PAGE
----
RIP Facebook’s ‘Other’ Inbox, Which Was Mostly for Creeps Anyway
Image: Facebook


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RIP Facebook’s ‘Other’ Inbox, Which Was Mostly for Creeps Anyway

The social media site is replacing the "Other" folder with "message requests."
October 29, 2015, 3:51pm

Facebook got rid of the "Other" inbox on Tuesday, but chances are you didn't even notice.

The obscure folder served as a repository for messages from anyone who was not a Facebook friend or friend-of-a-friend. It was not readily visible on the Facebook site and was completely inaccessible on mobile, making it an often-ignored catch-all for weirdos and missed connections.

Facebook took note of many user complaints about the feature and is now replacing it with "message requests," which allows users to receive messages from anyone and later decide whether or not they want that person to contact them again.


"We heard from people that the previous system—messages from people you weren't connected to went to a difficult-to-discover 'Other' folder only accessible from the web—was sometimes confusing, and it made them miss messages they would have otherwise preferred to see in a more timely manner," a spokesperson from Facebook told Motherboard. "We believe this new feature will provide much more clarity and control and help people have a better experience on Messenger."

Image: Facebook

Now anyone can search you by name and message you on Facebook, but it will appear as a "message request" in your normal inbox that you can ignore or accept. Unlike the old "Other" inbox feature, this function won't have read receipts unless you move the message to your inbox, so the ignored messengers won't even know you've seen them.

While many people complained about missing important messages about things like job interviews, lost wallets, or long-lost family members, the inbox was often filled with people you'd rather not talk to. For example, a message sent to Motherboard contributing editor Sarah Jeong from a stranger who said he had been sitting behind her at a trial she was covering.

My most notable "Other" folder messages came from my bodega guy after he somehow found my name and included many, many religious videos.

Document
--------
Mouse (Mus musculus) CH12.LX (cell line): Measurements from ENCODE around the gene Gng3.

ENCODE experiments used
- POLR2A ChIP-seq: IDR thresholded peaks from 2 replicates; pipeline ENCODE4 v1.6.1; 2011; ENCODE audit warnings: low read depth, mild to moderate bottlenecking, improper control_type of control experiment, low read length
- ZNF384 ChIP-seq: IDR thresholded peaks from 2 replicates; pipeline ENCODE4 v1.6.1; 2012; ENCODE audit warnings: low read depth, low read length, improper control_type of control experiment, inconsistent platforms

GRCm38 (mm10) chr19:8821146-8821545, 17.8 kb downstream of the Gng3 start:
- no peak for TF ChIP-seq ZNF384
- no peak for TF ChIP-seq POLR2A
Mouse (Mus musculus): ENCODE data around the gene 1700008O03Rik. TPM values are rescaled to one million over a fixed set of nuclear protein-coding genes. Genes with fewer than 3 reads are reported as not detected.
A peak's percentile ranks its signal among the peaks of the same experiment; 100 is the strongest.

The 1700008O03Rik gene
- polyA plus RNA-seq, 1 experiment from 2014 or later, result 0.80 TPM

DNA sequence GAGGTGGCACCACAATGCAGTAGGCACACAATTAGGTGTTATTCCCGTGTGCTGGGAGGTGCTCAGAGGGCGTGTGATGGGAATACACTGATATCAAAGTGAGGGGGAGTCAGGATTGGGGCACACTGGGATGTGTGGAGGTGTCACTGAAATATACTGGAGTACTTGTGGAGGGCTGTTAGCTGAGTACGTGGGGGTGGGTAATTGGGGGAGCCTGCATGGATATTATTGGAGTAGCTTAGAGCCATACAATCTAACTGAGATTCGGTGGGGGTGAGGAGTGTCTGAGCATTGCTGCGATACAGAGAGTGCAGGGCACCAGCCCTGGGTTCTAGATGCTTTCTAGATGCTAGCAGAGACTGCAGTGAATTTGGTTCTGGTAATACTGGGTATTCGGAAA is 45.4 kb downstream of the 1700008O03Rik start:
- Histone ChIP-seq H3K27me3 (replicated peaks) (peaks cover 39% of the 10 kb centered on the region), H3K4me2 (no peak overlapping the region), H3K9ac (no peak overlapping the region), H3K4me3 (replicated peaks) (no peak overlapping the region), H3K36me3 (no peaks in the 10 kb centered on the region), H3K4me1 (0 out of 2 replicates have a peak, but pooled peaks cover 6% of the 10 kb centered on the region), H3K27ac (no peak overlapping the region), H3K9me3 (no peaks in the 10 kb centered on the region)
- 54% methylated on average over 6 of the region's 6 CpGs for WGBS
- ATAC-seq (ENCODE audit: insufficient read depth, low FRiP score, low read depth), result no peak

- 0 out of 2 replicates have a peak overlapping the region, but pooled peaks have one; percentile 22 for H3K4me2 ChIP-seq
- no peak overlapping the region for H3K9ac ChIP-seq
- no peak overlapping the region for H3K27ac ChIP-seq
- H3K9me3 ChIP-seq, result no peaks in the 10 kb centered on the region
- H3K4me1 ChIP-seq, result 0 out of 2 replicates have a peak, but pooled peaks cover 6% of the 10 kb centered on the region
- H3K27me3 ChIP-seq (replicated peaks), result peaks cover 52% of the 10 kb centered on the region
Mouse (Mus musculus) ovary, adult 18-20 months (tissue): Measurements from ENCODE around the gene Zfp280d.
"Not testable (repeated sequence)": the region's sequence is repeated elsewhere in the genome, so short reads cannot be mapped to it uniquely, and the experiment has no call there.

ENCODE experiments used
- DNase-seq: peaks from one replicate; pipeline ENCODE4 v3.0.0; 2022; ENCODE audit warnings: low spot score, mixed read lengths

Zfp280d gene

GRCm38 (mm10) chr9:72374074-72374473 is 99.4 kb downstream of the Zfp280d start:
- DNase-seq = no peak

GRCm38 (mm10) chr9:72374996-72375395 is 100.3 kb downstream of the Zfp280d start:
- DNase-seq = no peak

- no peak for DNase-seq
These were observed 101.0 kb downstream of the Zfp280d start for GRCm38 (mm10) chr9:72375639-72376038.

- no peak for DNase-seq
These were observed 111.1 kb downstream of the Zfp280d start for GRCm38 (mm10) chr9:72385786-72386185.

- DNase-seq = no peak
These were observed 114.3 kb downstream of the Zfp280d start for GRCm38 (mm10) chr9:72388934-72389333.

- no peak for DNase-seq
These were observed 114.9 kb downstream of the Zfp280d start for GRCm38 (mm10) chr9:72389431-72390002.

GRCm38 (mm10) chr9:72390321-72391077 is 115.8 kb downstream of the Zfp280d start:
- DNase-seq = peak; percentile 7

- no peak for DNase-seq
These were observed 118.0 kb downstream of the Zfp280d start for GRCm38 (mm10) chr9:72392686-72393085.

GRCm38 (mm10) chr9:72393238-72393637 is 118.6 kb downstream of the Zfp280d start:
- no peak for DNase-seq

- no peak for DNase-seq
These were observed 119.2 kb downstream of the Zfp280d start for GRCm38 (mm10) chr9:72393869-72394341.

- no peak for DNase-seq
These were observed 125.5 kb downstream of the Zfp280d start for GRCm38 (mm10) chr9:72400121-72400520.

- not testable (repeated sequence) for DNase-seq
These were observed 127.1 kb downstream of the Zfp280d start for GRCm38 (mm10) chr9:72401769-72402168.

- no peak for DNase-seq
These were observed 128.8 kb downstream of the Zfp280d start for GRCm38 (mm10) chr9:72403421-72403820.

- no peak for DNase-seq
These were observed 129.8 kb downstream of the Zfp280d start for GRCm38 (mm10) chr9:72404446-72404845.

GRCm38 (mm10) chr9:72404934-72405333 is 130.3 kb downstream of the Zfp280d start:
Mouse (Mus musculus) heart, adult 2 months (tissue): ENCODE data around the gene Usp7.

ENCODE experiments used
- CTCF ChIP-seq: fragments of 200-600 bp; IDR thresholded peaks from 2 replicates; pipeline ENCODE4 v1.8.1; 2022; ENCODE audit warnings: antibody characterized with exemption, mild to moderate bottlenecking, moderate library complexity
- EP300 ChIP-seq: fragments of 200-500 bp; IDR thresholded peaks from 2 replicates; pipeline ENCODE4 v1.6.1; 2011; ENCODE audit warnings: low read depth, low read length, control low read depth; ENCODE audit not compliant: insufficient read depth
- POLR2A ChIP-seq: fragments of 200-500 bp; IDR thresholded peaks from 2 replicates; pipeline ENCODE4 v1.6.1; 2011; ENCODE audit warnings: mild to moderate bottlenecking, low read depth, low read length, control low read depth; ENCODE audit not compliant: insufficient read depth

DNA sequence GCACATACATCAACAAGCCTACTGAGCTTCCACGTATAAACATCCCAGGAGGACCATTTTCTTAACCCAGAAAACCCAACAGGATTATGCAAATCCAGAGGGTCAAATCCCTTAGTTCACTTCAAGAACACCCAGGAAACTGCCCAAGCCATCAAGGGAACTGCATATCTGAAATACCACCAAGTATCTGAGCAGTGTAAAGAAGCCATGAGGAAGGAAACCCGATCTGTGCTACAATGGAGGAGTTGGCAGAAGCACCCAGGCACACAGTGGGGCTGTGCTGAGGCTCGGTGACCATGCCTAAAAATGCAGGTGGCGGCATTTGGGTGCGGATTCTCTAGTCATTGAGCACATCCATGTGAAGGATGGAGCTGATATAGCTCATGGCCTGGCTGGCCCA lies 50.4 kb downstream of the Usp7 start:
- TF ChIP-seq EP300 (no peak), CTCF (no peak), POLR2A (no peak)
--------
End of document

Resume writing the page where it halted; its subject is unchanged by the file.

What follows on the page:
Here are some other messages that graced our "Other" folders before they were removed this week, RIP.

I might actually miss FB's Other inbox because it's a great place for dudes to threaten to kill me that isn't Twitter or email.
— Rose Eveleth (@roseveleth) October 28, 2015


The "Other" folder can serve as yet another place to be harassed on the internet.

A sampling of Motherboard managing editor Adrianne Jeffries's "Other" inbox.

@adrjeffries yes
— Sam Biddle (@samfbiddle) October 28, 2015

@adrjeffries lol so many memories :(
— Sam Biddle (@samfbiddle) October 28, 2015

Gawker's Sam Biddle got a lot of great reader feedback by Facebook message.

Andy CushOctober 28, 2015

As did Gawker's Andy Cush.

New York Times reporter Mike Isaac's messages were less intelligible.

An inexplicable yet oddly encouraging message sent to Motherboard's Sarah Emerson.

One good samaritan tried to return Emanuel Maiberg's credit card. This samaritan then left the card with the bank, where Maiberg recovered it, thinking a bank employee had found it. He had no idea until now that a stranger had helped him out. Maiberg sent the stranger a thank you note after discovering this message more than a year and a half later.

Messages sent to Motherboard writer Jason Koebler. "I don't know what it says about me that most of my messages were from people who either want to know where they can make cocaine or who can empathize with being extremely hungover," Koebler said. "As for my 'massively huge fan,' I responded to her yesterday, 18 months later. She didn't remember sending the message."

Some messages from Motherboard Senior Editor Brian Merchant, whose writing about climate change often inspires passionate responses.

Some messages from Motherboard UK Editor Vicki Turk's "Other" inbox.

There are a variety of uses for the now defunct "other" inbox, but mystifying love letters from creepers was, at least anecdotally, the most common. Facebook's new message request feature means you can reject these messages without the users ever knowing. But now that Facebook is bringing these messages into our main inboxes, we are going to be a lot less likely to miss them, too.